Last Tuesday, on March 25, two books were released from their publishers. Both books were also published in digital formats, and the very same morning both books where available on my IPad. These two books also represent something special in another way: the one volume was announced as critical to some central Christian interpretations of Christ in the New Testament; the other book was announced as a kind of counter book, opposing the interpretations of the other one. I am of course thinking about the following books:
Bart Ehrman, How Jesus became God. The exaltation of a Jewish Preacher from Galilee. (HarperOne, 2014), and Michael Bird, ed,. How God became Jesus. The Real Origins of Belief in Jesus’ Divine Nature—A Response to Bart Ehrman (Zondervan, 2014).
Both books had received a lot of publicity in the weeks and even months before they were published. And all this was very well organized by the publishers themselves. The book by Bart Ehrman was first announced, and than it was made known that there would be another volume arguing against the former. And then they were published at the same time. Of course, the authors of the latter had read the manuscript of the former; it was made available by the publisher.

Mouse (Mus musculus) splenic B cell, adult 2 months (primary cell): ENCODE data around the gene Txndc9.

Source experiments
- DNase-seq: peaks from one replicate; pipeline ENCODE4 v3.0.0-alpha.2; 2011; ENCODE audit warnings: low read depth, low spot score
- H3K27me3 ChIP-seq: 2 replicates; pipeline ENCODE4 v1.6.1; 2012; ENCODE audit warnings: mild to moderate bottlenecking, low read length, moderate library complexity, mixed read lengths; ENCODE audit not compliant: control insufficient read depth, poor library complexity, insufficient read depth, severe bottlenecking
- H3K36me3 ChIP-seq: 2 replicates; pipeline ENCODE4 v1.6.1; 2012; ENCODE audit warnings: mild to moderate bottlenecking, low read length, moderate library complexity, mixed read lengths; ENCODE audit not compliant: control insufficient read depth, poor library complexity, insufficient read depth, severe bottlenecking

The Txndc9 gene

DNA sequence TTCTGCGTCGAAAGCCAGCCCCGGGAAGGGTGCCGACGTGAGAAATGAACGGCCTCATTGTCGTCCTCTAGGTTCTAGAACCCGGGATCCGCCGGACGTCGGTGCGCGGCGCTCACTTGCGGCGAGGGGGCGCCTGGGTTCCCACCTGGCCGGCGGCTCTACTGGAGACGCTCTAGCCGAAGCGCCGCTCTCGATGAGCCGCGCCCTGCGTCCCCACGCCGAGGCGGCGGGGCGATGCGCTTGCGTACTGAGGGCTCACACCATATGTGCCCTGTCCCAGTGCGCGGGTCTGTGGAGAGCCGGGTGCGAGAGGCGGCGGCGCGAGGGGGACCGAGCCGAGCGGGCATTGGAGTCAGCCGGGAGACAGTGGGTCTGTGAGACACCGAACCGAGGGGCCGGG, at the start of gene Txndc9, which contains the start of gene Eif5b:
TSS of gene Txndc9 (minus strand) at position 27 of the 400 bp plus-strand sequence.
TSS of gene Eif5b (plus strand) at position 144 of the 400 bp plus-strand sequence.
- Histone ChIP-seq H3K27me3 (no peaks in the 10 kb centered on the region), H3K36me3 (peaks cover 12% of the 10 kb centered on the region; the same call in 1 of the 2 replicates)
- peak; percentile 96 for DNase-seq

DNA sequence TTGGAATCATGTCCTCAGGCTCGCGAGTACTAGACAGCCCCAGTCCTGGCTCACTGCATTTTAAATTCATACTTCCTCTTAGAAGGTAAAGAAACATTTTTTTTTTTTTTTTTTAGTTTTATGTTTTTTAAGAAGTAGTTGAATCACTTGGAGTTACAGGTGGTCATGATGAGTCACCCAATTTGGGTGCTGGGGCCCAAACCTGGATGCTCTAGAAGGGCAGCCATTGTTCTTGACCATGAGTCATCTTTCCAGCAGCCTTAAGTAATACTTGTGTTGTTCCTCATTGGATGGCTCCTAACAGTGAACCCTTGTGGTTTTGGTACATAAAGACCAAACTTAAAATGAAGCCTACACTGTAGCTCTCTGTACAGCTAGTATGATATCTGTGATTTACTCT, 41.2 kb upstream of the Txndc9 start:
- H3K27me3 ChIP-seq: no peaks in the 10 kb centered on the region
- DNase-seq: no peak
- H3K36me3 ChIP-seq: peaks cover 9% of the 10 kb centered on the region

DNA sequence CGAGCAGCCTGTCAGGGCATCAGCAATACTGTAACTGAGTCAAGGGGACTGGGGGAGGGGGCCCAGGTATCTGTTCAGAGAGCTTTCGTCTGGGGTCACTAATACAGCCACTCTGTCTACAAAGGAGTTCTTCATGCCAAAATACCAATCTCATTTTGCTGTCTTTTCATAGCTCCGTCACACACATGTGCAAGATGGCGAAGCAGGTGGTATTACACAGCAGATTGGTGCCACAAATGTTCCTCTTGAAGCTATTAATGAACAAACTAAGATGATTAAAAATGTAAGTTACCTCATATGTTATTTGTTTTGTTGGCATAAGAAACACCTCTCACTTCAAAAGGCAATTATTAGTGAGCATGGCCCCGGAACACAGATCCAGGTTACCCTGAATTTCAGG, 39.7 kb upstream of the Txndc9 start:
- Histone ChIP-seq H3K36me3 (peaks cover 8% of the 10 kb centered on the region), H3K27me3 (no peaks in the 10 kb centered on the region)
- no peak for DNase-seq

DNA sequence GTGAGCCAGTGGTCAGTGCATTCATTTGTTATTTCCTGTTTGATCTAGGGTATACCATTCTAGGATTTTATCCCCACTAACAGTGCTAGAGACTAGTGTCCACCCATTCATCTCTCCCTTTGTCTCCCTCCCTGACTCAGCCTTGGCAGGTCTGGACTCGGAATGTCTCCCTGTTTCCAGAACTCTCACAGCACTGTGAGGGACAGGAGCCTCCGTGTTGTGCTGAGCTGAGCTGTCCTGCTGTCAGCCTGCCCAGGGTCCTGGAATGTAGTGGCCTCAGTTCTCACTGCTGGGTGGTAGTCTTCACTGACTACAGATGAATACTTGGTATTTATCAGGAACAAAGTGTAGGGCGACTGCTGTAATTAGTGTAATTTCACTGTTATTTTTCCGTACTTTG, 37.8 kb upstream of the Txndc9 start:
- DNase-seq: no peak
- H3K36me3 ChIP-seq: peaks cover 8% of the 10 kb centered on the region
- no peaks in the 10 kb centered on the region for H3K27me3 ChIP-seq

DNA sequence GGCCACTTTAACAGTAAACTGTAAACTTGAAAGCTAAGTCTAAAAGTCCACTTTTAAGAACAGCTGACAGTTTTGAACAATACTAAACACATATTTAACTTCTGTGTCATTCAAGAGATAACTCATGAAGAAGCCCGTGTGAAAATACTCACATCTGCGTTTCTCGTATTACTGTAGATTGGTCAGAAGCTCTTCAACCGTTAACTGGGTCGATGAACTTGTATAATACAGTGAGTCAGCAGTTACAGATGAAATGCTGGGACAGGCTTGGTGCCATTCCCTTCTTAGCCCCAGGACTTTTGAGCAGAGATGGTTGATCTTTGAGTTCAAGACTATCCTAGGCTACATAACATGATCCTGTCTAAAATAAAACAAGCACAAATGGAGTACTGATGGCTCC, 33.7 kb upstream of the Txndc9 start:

I don’t think that kind of arrangement has ever been done before. It reminds me very much about a couple of books published in the late 1970s. I am here thinking of The Myth of God Incarnate, written by edited by John Hick and published by SCM Press in 1977. There was a lot of discussion of the views and theses of this volume, but no counter volume was published at the same day, we had to wait to later in the same year. Then a volume was published, labeled as The Truth of God incarnate, edited by Michael Green (Eerdmans, 1977). I remember the debate around these issues as somewhat heated (depending upon the person who judge), and provocative (again depending on whom you ask), but as far as I remember, the debate did not last very long. The controversy prompted a sequel, Incarnation and Myth: the Debate Continued (1979), edited by Michael Goulder. But after that, the heat went out. I might stand corrected, but that is how I remember this.
The two volumes published this week have already received some comments in the blogs, and is also getting picked up by the general news media. But I doubt there will be as much ‘fuzz’ around these as there was in the late 1970s. Is that positive or rather depressive?